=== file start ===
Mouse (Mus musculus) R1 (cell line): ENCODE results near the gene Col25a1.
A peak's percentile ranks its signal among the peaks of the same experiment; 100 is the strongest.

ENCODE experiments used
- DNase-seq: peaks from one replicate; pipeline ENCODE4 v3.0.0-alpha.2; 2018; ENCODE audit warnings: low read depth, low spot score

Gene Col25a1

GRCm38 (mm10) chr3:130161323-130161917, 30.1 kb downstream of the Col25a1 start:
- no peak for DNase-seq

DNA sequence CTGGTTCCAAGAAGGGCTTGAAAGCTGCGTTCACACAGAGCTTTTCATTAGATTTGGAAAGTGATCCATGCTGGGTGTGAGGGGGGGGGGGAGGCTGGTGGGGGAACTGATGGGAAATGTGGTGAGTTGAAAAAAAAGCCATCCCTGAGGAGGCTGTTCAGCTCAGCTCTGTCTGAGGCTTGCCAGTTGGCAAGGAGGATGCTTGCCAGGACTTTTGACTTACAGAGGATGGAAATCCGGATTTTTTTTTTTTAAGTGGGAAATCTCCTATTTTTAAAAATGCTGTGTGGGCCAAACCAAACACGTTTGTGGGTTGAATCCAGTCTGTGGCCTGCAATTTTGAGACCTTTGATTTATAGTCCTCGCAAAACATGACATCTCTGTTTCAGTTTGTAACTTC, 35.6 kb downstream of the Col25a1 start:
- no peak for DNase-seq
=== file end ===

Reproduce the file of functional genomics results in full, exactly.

Mouse (Mus musculus) R1 (cell line): ENCODE results near the gene Col25a1.
A peak's percentile ranks its signal among the peaks of the same experiment; 100 is the strongest.

ENCODE experiments used
- DNase-seq: peaks from one replicate; pipeline ENCODE4 v3.0.0-alpha.2; 2018; ENCODE audit warnings: low read depth, low spot score

Gene Col25a1

GRCm38 (mm10) chr3:130161323-130161917, 30.1 kb downstream of the Col25a1 start:
- no peak for DNase-seq

DNA sequence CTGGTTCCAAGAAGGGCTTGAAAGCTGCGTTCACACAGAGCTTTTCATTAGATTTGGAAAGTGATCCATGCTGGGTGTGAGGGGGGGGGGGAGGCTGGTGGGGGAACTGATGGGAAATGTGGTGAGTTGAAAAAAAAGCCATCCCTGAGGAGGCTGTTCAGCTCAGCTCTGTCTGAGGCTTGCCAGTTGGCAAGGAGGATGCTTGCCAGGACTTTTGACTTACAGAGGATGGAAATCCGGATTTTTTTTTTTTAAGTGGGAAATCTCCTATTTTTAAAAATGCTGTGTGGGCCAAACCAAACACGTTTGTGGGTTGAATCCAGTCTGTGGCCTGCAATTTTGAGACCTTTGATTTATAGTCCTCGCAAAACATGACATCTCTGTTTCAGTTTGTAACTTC, 35.6 kb downstream of the Col25a1 start:
- no peak for DNase-seq